Psoriasis is a topical condition and can show itself anywhere on the body, although it is most common on the outside of the elbows, knees and on the scalp.
A person with this condition may experience a burning or itching sensation in the affected areas as well as dry cracked skin that may bleed. Psoriasis generally covers the body in patches that may look red and flaky, and can even affect the toenails or fingernails causing them to be ridged or pitted.
Unlike Psoriasis, skin affected by Vitiligo is unlikely to change texture, although some itching is possible. The affected skin cells will lose their pigment, causing them to turn white.
Although the depigmentation is more obvious in exposed areas, the most commonly affected areas of the skin are the face, hands and underarms.
Vitiligo occurs in three general patterns: 1) Focal: limited to one area, 2) Segmental: on one side of the body, or 3) Generalized: on different areas throughout the body.
Although there is no true cure for Psoriasis or Vitiligo, there are many available treatments to help decrease and soothe symptoms.
Many Psoriasis patients turn to prescription drug treatments which work from inside your body, although these are generally reserved with those who have moderate to severe Psoriasis or Psoriatic Arthritis.
Phototherapy is also a common treatment, in which the skin is exposed to ultraviolet light in an attempt to slow the skin cell growth. There are also topical treatments available.
All forms of Vitiligo treatment are done on the outside of the body as there is no prescription drug to help with treatment. A possible solution is the restoration of skin color through topical corticosteroid creams, however, this is more likely to be successful for smaller patches on the skin.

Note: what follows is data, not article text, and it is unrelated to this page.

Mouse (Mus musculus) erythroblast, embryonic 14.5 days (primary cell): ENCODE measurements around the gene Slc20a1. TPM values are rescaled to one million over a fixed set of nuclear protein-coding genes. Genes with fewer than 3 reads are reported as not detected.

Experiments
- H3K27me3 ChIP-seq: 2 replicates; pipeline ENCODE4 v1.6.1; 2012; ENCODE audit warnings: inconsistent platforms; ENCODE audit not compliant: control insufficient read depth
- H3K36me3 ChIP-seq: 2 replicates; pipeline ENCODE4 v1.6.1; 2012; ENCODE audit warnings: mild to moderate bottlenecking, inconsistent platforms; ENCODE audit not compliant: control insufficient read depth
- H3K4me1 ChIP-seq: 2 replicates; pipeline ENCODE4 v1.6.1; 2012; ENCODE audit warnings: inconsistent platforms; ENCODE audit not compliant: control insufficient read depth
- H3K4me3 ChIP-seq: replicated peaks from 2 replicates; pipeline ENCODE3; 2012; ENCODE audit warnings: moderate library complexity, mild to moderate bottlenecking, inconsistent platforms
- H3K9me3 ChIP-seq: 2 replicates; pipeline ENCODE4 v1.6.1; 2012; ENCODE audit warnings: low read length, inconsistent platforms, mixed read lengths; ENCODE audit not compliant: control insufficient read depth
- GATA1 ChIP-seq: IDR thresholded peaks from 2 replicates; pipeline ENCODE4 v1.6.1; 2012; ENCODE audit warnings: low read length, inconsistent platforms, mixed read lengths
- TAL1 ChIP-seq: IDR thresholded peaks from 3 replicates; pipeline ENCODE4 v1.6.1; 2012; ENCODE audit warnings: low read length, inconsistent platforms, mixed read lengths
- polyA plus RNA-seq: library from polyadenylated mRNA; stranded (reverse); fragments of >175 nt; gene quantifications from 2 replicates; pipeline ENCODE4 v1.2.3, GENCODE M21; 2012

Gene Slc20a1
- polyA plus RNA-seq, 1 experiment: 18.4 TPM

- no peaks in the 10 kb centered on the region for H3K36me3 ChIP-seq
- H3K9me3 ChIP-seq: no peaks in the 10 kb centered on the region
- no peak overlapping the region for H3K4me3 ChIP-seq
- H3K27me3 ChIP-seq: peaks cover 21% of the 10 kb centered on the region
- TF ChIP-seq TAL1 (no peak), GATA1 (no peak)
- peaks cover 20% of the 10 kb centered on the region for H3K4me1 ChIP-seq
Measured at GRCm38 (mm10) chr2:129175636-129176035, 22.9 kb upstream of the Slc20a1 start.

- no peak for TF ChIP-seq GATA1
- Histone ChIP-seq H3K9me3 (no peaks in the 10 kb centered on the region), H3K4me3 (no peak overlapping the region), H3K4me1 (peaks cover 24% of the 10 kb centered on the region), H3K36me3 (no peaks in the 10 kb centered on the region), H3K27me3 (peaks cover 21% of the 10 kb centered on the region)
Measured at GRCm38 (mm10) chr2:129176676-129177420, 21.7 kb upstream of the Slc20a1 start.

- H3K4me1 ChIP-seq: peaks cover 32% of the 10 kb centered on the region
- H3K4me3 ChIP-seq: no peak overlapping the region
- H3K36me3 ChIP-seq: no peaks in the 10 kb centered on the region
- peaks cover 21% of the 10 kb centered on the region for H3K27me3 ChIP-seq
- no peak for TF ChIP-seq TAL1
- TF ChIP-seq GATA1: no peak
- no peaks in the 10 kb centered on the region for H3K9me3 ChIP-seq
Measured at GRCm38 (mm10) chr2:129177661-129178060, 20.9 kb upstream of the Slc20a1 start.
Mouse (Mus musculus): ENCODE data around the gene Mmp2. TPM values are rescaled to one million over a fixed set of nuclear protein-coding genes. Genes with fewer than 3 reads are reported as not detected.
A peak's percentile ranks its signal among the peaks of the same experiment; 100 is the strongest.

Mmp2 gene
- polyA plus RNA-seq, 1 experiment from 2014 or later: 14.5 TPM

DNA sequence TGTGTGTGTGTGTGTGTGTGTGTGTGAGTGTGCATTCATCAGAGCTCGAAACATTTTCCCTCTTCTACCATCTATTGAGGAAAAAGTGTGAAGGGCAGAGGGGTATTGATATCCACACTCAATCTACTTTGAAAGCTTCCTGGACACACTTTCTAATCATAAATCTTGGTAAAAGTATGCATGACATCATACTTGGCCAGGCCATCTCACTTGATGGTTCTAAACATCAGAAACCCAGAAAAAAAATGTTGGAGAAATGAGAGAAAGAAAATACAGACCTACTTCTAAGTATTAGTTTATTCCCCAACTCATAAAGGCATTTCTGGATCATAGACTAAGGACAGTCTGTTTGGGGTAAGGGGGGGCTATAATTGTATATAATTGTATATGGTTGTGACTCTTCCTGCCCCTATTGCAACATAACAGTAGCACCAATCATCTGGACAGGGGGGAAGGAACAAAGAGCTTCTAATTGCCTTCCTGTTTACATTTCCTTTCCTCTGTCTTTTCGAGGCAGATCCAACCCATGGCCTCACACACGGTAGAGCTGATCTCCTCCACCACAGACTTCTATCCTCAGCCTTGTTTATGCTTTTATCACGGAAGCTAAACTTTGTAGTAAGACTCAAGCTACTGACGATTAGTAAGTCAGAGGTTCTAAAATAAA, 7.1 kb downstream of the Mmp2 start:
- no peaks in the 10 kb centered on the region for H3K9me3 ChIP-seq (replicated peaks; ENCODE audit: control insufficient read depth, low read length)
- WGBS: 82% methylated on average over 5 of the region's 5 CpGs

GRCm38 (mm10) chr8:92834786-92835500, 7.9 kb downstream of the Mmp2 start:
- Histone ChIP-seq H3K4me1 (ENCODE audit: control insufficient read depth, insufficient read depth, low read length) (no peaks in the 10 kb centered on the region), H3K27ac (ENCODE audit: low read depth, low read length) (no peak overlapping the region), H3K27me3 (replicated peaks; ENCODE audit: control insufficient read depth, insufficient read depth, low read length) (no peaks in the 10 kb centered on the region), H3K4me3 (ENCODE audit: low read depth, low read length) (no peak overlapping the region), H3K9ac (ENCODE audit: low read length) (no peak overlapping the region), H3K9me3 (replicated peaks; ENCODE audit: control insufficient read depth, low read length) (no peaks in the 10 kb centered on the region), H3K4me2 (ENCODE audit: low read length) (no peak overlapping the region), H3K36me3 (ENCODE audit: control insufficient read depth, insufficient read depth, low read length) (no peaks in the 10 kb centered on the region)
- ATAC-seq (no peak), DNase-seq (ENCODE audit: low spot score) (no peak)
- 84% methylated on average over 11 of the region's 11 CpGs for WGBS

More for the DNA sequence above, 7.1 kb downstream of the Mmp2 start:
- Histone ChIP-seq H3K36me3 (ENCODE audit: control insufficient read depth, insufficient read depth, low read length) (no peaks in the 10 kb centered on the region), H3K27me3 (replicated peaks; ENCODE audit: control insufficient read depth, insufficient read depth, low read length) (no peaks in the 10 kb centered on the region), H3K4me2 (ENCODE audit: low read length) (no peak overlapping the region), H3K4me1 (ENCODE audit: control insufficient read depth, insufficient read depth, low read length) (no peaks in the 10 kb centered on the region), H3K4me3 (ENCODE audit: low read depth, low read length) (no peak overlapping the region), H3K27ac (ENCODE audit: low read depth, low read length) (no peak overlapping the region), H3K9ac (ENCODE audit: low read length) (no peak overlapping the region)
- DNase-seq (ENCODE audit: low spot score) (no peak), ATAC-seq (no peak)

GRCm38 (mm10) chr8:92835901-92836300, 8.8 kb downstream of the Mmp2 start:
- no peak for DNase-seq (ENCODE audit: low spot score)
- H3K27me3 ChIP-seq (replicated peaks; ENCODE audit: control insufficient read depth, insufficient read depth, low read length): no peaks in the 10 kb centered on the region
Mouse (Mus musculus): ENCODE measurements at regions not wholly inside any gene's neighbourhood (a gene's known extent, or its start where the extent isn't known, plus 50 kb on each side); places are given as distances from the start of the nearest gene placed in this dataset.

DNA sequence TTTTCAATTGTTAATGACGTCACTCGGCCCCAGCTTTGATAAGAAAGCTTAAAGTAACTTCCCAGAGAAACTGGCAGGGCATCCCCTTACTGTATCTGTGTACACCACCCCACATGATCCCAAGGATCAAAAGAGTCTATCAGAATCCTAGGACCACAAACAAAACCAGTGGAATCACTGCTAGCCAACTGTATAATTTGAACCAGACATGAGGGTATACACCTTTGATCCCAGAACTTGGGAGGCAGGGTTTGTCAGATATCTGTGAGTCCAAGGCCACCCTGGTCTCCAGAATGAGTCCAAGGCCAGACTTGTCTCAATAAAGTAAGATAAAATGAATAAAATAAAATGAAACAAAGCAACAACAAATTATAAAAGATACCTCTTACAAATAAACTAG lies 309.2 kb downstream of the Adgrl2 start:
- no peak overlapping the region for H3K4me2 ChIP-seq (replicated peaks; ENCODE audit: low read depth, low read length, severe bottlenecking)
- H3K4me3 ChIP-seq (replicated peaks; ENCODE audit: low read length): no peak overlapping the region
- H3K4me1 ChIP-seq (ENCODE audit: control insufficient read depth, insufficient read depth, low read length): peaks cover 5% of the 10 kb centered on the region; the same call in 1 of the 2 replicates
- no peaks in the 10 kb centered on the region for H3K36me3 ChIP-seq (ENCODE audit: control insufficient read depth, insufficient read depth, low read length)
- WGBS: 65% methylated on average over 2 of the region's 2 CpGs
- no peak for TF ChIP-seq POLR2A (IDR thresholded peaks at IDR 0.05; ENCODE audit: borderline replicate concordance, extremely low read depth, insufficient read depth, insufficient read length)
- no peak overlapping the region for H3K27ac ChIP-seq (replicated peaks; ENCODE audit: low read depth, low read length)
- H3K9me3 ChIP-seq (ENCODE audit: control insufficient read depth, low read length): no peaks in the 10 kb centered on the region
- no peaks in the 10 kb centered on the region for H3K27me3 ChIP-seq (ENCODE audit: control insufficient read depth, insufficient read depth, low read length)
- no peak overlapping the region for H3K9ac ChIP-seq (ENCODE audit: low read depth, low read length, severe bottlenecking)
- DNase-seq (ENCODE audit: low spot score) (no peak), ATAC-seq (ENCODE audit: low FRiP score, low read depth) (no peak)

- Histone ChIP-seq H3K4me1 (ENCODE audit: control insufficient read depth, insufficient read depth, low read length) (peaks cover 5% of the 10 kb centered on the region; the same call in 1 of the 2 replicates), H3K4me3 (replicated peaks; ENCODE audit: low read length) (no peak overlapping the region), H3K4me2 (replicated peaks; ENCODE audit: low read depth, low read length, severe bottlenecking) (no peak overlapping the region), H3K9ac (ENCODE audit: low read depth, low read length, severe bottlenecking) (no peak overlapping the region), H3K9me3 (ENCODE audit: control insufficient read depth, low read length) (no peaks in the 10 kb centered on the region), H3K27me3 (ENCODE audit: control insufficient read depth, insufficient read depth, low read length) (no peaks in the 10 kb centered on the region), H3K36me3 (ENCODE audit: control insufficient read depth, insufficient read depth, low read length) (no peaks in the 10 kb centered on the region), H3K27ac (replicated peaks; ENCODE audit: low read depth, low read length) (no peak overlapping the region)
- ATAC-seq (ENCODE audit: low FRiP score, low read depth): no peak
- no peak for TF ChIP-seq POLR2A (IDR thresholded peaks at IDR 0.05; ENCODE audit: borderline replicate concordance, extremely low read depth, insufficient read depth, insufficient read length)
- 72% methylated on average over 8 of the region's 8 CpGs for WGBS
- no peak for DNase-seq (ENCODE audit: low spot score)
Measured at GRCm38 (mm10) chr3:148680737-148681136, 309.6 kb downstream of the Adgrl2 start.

It is also possible to bleach the skin to match the depigmented sections using a topical cream but many patients affected by Vitiligo use concealers and cover-ups, like Zanderm, to hide the white patches.
Twenty-three new genes involved in risk for autoimmune vitiligo have been identified by an international group of scientists led by the University of Colorado School of Medicine.
Vitiligo is a chronic condition in which melanocytes — the cells that make pigment — in the skin are destroyed.
As a result, white patches appear on the skin in different parts of the body. Similar patches also appear on both the mucous membranes, and perhaps in the retina. The hair that grows on areas affected by vitiligo sometimes turns white.
The cause of vitiligo is not known, but scientists have several different theories.
There is strong evidence that people with vitiligo inherit genes that make them susceptible to depigmentation.
The most widely accepted view is that the depigmentation occurs because vitiligo is an autoimmune disease — a disease in which a person’s immune system reacts against the body’s own organs or tissues.
People’s bodies produce proteins called cytokines that, in vitiligo, alter their pigment-producing cells and cause these cells to die. Another theory is that melanocytes destroy themselves.
Some patients have reported that a single event, such as sunburn or emotional distress, triggered vitiligo. However, these events have not been scientifically proven as causes of vitiligo.
A better understanding of the causes of vitiligo could also lead to breakthroughs in several other autoimmune diseases, including autoimmune thyroid disease, pernicious anemia, rheumatoid arthritis, adult-onset type 1 diabetes, Addison’s disease, and lupus.
“Our study doubles the number of known genes involved in risk for vitiligo,” said senior author Prof. Richard Spritz, Director of the Human Medical Genetics and Genomics Program at the University of Colorado School of Medicine.